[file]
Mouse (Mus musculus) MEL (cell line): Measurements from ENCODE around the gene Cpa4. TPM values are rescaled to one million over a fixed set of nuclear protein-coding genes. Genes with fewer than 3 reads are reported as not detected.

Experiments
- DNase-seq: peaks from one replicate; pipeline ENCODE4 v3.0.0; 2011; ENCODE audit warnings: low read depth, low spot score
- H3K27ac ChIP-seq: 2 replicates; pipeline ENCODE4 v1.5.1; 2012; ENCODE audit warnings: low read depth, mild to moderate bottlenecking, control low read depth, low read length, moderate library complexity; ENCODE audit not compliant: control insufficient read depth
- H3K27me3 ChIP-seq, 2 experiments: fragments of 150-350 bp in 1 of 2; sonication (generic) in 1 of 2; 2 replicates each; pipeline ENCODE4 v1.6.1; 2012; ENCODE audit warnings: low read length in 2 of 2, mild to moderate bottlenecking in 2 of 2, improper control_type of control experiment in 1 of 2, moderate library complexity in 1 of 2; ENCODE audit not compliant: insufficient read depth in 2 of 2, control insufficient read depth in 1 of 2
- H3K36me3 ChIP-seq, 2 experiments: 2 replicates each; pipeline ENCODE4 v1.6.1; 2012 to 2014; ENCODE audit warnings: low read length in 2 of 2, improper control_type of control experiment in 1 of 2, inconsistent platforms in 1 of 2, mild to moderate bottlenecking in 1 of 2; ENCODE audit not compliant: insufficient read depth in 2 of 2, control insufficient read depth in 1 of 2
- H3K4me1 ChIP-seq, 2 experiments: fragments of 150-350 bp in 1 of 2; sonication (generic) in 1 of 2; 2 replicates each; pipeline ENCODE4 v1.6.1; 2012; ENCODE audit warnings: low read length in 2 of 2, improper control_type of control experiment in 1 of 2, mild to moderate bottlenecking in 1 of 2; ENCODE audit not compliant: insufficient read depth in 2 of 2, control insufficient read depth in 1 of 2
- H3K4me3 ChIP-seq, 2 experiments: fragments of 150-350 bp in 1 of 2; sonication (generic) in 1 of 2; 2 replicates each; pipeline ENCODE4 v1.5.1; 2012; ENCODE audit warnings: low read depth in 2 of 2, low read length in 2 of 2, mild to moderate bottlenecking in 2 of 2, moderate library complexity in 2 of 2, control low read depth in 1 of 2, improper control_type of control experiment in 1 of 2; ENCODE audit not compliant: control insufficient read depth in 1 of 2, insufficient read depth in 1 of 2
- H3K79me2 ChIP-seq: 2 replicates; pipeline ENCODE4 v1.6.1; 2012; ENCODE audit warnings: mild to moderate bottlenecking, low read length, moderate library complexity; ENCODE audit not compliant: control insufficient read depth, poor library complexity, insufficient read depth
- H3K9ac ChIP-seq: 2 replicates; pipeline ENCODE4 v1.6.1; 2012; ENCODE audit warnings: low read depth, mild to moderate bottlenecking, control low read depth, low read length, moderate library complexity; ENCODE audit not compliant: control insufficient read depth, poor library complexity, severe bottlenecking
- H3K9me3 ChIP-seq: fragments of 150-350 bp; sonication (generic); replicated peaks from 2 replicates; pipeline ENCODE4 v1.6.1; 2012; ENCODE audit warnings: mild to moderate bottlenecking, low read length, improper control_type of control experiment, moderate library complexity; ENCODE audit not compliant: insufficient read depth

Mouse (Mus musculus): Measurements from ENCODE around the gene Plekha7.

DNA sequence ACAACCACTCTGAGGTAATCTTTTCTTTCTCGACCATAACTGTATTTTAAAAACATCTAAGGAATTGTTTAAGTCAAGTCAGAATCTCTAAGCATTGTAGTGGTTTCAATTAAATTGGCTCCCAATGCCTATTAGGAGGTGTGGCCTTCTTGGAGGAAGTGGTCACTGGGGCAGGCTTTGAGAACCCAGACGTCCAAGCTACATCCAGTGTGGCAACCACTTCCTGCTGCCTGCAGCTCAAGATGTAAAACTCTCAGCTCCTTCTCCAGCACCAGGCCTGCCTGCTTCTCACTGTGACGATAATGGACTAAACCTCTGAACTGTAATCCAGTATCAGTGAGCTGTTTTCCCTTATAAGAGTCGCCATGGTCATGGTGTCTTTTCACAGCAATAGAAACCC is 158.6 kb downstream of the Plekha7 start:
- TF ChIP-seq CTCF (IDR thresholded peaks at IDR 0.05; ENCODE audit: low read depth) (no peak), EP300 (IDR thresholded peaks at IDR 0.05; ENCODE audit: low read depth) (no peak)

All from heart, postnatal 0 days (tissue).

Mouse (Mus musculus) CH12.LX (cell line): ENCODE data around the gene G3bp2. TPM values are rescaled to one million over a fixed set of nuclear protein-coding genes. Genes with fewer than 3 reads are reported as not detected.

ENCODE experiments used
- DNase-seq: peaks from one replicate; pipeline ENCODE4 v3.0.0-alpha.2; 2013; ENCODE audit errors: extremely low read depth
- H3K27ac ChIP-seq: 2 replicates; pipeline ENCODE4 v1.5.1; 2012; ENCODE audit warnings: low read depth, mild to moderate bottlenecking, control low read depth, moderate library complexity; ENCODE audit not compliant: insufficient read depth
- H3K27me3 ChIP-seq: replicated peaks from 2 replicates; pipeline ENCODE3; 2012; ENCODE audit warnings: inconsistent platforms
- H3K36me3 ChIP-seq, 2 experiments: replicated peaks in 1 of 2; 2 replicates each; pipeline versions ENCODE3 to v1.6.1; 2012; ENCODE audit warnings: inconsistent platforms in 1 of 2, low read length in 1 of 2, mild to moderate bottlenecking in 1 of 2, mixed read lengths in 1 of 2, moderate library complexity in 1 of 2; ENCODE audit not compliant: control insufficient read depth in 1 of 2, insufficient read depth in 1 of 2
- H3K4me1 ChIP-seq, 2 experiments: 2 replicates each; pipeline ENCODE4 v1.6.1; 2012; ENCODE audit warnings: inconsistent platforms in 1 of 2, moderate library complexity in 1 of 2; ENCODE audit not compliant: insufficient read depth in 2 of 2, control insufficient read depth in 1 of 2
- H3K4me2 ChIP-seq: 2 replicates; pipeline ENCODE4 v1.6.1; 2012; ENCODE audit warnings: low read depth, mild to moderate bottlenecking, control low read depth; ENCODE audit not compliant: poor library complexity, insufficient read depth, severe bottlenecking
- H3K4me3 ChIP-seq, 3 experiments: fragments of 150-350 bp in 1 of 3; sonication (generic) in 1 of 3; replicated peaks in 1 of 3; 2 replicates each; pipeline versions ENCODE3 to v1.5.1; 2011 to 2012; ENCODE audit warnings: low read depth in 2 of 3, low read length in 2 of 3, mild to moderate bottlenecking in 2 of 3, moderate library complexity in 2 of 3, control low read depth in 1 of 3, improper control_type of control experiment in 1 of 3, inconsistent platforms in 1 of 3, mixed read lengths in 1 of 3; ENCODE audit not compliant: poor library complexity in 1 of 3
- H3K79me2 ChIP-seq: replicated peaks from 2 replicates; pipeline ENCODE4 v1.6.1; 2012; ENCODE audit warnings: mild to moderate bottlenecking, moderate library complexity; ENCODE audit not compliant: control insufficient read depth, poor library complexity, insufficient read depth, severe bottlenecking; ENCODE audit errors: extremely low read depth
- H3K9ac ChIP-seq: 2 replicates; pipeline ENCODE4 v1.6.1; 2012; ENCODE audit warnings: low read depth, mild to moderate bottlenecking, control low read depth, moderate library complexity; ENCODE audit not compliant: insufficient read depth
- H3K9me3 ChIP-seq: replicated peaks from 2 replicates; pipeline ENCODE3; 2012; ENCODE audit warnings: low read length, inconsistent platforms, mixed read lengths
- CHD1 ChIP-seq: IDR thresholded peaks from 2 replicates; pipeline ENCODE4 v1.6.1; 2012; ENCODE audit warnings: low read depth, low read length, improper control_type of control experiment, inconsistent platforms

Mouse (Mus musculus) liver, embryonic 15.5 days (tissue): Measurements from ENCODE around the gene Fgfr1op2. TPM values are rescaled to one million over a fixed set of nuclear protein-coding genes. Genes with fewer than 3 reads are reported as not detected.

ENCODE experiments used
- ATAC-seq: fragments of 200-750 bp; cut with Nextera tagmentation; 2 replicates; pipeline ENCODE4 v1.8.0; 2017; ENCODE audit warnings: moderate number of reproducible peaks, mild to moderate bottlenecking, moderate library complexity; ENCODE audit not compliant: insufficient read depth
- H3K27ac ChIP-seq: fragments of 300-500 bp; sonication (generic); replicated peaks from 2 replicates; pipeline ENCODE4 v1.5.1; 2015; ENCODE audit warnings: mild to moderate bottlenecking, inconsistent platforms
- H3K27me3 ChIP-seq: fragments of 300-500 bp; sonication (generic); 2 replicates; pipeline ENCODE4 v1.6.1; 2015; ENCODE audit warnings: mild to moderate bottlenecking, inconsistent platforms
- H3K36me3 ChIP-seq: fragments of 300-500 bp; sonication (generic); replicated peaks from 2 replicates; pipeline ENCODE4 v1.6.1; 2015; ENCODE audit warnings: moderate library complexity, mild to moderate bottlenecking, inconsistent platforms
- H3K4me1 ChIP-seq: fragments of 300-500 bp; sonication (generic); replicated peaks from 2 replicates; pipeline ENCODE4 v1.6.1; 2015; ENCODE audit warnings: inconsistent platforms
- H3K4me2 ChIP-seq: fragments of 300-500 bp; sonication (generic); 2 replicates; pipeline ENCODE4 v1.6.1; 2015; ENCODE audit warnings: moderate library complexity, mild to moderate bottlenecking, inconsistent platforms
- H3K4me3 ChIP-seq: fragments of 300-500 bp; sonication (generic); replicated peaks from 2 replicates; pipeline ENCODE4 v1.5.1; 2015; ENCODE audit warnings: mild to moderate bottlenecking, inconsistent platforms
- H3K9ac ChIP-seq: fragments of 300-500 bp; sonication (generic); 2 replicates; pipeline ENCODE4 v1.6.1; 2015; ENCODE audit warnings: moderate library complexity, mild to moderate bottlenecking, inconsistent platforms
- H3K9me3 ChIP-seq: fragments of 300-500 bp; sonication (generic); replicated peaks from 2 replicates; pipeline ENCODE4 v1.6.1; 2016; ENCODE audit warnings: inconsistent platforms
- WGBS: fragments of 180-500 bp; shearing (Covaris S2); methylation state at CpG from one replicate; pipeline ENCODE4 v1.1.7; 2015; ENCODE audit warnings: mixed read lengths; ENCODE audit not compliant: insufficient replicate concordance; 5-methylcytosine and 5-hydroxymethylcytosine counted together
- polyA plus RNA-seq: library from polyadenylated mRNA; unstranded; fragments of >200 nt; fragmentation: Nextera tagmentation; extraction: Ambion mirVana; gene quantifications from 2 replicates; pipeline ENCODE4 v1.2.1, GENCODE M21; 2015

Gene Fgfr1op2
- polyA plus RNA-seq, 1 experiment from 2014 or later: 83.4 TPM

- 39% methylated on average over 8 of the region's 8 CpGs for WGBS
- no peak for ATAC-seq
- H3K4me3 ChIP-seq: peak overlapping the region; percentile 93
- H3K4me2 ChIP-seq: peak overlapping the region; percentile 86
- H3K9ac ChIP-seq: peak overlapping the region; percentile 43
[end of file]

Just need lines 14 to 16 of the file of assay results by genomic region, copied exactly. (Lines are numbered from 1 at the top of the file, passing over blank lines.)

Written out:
- TF ChIP-seq CTCF (IDR thresholded peaks at IDR 0.05; ENCODE audit: low read depth) (no peak), EP300 (IDR thresholded peaks at IDR 0.05; ENCODE audit: low read depth) (no peak)

All from heart, postnatal 0 days (tissue).

Mouse (Mus musculus) CH12.LX (cell line): ENCODE data around the gene G3bp2. TPM values are rescaled to one million over a fixed set of nuclear protein-coding genes. Genes with fewer than 3 reads are reported as not detected.